MFD emphasizes importance of working smoke alarms after another fire death

CREATED Aug 19, 2014

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MILWAUKEE - The Milwaukee Fire Department sprang into action this week after a deadly fire on Sunday.  66-year-old Randolph Haushalter died. There were no working smoke alarms in his apartment at 6328 W. Kaul Street.

Now, Milwaukee firefighters are telling residents to take a good look at this number.  414-286-8980. That's the number to call if you need help with your smoke detector. So far in Milwaukee this year, we've lost seven lives due to fires, could this potentially save an eighth?
 
Randolph Haushalter became the 7th fire victim in Milwaukee this year.  Investigators believe rice boiled over on his stove Sunday and caught fire.
 
"We need your help so we can help you," said Chief Mark Rohlfing, Milwaukee fire department.
 
The city checks the common areas of every apartment building for smoke detectors about once a year, but they expect landlords to check inside each unit.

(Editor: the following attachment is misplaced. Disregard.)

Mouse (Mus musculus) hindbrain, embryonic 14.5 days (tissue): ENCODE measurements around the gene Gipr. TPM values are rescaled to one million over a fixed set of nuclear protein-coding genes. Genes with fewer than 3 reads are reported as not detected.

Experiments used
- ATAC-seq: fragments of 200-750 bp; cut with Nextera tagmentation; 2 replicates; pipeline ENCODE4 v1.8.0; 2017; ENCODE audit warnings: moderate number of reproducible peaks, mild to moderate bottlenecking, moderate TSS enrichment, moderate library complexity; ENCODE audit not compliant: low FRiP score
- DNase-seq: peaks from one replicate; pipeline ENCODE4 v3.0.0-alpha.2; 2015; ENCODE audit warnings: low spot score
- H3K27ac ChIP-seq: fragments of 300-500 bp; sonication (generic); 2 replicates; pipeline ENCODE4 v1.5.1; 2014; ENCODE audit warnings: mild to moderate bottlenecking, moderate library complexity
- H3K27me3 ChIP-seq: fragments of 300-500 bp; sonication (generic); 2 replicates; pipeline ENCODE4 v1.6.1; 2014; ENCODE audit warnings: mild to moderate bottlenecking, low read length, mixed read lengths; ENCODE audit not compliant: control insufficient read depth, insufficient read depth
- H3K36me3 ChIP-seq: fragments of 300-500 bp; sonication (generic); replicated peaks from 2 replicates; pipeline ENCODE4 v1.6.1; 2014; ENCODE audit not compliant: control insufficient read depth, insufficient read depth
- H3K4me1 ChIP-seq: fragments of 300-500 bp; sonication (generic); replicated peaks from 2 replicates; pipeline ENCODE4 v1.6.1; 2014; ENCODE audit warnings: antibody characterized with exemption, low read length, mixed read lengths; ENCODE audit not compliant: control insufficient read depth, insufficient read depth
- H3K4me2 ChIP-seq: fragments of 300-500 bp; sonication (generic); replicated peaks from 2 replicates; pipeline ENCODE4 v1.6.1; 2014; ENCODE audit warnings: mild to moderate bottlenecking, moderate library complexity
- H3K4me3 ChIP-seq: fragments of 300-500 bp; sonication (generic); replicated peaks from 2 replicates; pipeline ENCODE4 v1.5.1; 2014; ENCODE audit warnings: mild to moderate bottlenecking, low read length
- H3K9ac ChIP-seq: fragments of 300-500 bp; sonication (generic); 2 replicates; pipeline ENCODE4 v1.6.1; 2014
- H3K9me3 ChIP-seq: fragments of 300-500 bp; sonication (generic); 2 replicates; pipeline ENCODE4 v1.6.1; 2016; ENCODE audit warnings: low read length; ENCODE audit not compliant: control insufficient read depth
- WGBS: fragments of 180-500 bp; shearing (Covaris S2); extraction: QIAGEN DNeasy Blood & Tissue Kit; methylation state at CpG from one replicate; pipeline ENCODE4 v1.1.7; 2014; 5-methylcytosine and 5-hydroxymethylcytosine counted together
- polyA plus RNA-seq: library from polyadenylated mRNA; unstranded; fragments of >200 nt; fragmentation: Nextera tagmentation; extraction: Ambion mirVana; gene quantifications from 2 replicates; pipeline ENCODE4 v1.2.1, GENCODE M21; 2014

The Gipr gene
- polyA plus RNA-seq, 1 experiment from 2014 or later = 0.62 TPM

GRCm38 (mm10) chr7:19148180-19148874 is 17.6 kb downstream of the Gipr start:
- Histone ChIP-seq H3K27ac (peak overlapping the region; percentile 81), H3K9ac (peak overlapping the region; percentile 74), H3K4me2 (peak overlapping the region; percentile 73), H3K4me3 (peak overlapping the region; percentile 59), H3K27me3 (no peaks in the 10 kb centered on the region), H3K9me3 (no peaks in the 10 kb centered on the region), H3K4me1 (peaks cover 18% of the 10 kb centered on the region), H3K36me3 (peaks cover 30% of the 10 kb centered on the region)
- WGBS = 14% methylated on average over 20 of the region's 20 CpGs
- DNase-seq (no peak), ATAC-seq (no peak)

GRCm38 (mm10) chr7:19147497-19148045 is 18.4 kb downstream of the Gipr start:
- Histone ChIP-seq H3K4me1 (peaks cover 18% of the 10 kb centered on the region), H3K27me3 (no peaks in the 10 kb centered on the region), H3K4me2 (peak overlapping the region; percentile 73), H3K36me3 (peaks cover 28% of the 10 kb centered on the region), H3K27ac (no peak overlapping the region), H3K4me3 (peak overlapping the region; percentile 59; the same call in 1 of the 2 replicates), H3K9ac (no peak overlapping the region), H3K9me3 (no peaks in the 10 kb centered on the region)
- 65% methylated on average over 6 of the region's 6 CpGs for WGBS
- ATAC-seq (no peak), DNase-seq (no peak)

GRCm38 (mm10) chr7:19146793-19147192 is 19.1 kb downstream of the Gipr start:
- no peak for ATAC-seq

"We're urging all landlords to step that up to a different level, that quarterly you go on into all of the units, coordinate with the tenants and validate that the smoke detection is still in place," said Commissioner Art Dahlberg with the Milwaukee Department of Neighborhood Services.
 
Landlords who don't provide working smoke detectors can be fined through the courts, but a landlord on the same block as Sunday's fatal fire says he's actually found a compliance issue with tenants who take the batteries out and don't replace them.
 
"Many of the tenants, and it's a very large percentage decide that it's not relevant and not important and don't use it.  Despite my warnings and even after a tragedy like this," said Michael Link, a landlord about other properties.
 
Link showed us the smoke detector contract that landlords have tenants sign when they move in. But it's up to the tenants themselves to contact the landlord if the smoke detector stops working.